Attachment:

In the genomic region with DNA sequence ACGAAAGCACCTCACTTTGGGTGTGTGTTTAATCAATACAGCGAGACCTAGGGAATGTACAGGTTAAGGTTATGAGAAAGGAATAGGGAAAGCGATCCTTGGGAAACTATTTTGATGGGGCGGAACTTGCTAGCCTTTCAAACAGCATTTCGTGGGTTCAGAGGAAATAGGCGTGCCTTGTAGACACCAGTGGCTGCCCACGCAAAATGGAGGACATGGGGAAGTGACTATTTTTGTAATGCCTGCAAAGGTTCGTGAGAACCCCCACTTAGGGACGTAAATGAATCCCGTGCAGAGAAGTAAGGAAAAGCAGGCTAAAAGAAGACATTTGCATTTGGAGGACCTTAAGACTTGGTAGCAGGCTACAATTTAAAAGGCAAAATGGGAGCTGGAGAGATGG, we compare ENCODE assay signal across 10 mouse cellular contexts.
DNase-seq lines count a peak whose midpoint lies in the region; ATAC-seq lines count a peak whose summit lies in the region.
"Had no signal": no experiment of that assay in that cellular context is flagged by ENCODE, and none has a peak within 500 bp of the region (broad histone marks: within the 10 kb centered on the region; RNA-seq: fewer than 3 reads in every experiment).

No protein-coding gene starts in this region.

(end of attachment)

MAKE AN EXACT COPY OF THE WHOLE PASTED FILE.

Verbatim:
In the genomic region with DNA sequence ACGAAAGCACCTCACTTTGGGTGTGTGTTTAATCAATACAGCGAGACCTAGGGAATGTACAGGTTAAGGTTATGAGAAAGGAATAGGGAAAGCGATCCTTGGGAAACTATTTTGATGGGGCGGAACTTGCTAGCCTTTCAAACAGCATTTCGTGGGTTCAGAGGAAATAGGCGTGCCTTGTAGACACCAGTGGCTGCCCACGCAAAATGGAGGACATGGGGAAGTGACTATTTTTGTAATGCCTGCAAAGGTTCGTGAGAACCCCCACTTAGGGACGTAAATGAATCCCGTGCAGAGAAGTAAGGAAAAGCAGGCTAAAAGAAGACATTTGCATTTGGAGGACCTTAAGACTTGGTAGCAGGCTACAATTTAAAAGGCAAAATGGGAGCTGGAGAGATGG, we compare ENCODE assay signal across 10 mouse cellular contexts.
DNase-seq lines count a peak whose midpoint lies in the region; ATAC-seq lines count a peak whose summit lies in the region.
"Had no signal": no experiment of that assay in that cellular context is flagged by ENCODE, and none has a peak within 500 bp of the region (broad histone marks: within the 10 kb centered on the region; RNA-seq: fewer than 3 reads in every experiment).

No protein-coding gene starts in this region.